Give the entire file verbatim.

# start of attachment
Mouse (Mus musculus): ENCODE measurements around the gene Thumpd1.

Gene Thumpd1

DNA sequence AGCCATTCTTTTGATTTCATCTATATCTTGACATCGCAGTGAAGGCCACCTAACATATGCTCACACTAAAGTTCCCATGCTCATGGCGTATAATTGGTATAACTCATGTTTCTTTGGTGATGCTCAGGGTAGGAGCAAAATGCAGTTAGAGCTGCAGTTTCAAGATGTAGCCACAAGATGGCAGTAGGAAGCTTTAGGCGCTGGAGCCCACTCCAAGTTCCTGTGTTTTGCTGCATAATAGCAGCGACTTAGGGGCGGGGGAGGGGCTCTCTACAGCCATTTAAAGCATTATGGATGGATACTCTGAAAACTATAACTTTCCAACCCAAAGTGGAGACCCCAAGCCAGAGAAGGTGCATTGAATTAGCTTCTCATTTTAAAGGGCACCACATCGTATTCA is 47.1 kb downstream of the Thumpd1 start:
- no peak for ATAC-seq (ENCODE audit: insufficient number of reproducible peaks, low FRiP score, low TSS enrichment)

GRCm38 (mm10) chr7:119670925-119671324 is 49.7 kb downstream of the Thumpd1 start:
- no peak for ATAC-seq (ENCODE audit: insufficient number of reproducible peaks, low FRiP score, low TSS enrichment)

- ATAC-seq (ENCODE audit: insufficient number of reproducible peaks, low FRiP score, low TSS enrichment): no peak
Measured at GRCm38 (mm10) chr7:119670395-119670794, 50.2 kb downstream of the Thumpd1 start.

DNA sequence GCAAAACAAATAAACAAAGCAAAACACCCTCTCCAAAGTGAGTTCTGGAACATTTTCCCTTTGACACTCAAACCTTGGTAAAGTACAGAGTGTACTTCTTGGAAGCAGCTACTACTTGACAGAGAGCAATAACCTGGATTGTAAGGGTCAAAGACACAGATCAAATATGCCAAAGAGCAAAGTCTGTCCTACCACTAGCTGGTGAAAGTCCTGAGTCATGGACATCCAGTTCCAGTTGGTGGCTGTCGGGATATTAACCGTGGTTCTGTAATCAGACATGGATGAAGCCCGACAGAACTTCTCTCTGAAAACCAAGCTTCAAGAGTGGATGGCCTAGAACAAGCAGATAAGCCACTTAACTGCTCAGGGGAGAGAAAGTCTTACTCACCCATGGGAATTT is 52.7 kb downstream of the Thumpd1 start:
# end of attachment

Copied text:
Mouse (Mus musculus): ENCODE measurements around the gene Thumpd1.

Gene Thumpd1

DNA sequence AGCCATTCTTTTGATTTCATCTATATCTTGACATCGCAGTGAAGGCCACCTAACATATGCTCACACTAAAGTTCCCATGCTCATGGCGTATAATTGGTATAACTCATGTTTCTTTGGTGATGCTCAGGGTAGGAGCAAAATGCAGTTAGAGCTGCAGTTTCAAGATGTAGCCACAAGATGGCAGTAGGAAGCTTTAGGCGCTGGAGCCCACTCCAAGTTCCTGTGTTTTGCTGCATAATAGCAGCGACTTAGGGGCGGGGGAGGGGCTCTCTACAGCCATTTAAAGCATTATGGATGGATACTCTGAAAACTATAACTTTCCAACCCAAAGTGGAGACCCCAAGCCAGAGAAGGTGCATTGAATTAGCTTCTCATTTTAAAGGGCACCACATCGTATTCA is 47.1 kb downstream of the Thumpd1 start:
- no peak for ATAC-seq (ENCODE audit: insufficient number of reproducible peaks, low FRiP score, low TSS enrichment)

GRCm38 (mm10) chr7:119670925-119671324 is 49.7 kb downstream of the Thumpd1 start:
- no peak for ATAC-seq (ENCODE audit: insufficient number of reproducible peaks, low FRiP score, low TSS enrichment)

- ATAC-seq (ENCODE audit: insufficient number of reproducible peaks, low FRiP score, low TSS enrichment): no peak
Measured at GRCm38 (mm10) chr7:119670395-119670794, 50.2 kb downstream of the Thumpd1 start.

DNA sequence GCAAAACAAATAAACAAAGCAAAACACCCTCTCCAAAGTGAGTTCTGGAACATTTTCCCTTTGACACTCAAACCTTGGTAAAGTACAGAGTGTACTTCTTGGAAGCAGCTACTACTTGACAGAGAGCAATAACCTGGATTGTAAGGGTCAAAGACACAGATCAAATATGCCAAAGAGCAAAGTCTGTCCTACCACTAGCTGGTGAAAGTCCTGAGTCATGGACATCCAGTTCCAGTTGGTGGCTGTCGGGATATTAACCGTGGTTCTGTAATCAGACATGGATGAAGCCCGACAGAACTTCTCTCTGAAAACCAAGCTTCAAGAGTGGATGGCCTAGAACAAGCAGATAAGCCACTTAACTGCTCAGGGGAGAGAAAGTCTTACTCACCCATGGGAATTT is 52.7 kb downstream of the Thumpd1 start: